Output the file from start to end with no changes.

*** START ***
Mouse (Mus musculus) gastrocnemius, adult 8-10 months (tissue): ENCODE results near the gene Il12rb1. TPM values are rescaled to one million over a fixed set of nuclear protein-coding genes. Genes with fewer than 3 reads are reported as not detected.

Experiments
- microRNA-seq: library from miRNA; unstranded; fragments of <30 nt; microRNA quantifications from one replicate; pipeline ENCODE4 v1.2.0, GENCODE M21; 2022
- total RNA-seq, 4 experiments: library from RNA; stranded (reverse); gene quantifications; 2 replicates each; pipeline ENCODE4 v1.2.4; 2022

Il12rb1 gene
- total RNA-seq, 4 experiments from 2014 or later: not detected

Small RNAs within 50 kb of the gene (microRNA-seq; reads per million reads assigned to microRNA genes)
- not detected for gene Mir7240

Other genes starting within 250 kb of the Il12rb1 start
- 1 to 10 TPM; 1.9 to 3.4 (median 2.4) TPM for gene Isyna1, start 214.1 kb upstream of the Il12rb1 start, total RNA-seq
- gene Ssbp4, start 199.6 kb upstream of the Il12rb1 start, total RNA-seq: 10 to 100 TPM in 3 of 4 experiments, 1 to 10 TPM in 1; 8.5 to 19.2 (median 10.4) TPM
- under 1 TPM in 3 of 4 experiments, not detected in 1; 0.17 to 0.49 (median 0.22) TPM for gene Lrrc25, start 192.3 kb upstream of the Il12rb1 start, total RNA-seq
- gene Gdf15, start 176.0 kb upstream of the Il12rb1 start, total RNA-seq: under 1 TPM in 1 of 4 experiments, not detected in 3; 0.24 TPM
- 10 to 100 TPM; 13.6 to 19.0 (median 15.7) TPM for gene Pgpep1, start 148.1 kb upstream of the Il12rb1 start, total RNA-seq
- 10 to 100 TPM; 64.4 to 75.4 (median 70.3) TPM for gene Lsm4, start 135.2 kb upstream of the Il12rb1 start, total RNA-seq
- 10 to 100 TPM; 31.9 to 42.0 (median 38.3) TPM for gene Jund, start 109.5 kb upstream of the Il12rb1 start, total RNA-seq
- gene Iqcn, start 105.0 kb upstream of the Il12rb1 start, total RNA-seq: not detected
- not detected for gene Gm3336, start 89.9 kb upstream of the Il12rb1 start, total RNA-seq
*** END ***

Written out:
Mouse (Mus musculus) gastrocnemius, adult 8-10 months (tissue): ENCODE results near the gene Il12rb1. TPM values are rescaled to one million over a fixed set of nuclear protein-coding genes. Genes with fewer than 3 reads are reported as not detected.

Experiments
- microRNA-seq: library from miRNA; unstranded; fragments of <30 nt; microRNA quantifications from one replicate; pipeline ENCODE4 v1.2.0, GENCODE M21; 2022
- total RNA-seq, 4 experiments: library from RNA; stranded (reverse); gene quantifications; 2 replicates each; pipeline ENCODE4 v1.2.4; 2022

Il12rb1 gene
- total RNA-seq, 4 experiments from 2014 or later: not detected

Small RNAs within 50 kb of the gene (microRNA-seq; reads per million reads assigned to microRNA genes)
- not detected for gene Mir7240

Other genes starting within 250 kb of the Il12rb1 start
- 1 to 10 TPM; 1.9 to 3.4 (median 2.4) TPM for gene Isyna1, start 214.1 kb upstream of the Il12rb1 start, total RNA-seq
- gene Ssbp4, start 199.6 kb upstream of the Il12rb1 start, total RNA-seq: 10 to 100 TPM in 3 of 4 experiments, 1 to 10 TPM in 1; 8.5 to 19.2 (median 10.4) TPM
- under 1 TPM in 3 of 4 experiments, not detected in 1; 0.17 to 0.49 (median 0.22) TPM for gene Lrrc25, start 192.3 kb upstream of the Il12rb1 start, total RNA-seq
- gene Gdf15, start 176.0 kb upstream of the Il12rb1 start, total RNA-seq: under 1 TPM in 1 of 4 experiments, not detected in 3; 0.24 TPM
- 10 to 100 TPM; 13.6 to 19.0 (median 15.7) TPM for gene Pgpep1, start 148.1 kb upstream of the Il12rb1 start, total RNA-seq
- 10 to 100 TPM; 64.4 to 75.4 (median 70.3) TPM for gene Lsm4, start 135.2 kb upstream of the Il12rb1 start, total RNA-seq
- 10 to 100 TPM; 31.9 to 42.0 (median 38.3) TPM for gene Jund, start 109.5 kb upstream of the Il12rb1 start, total RNA-seq
- gene Iqcn, start 105.0 kb upstream of the Il12rb1 start, total RNA-seq: not detected
- not detected for gene Gm3336, start 89.9 kb upstream of the Il12rb1 start, total RNA-seq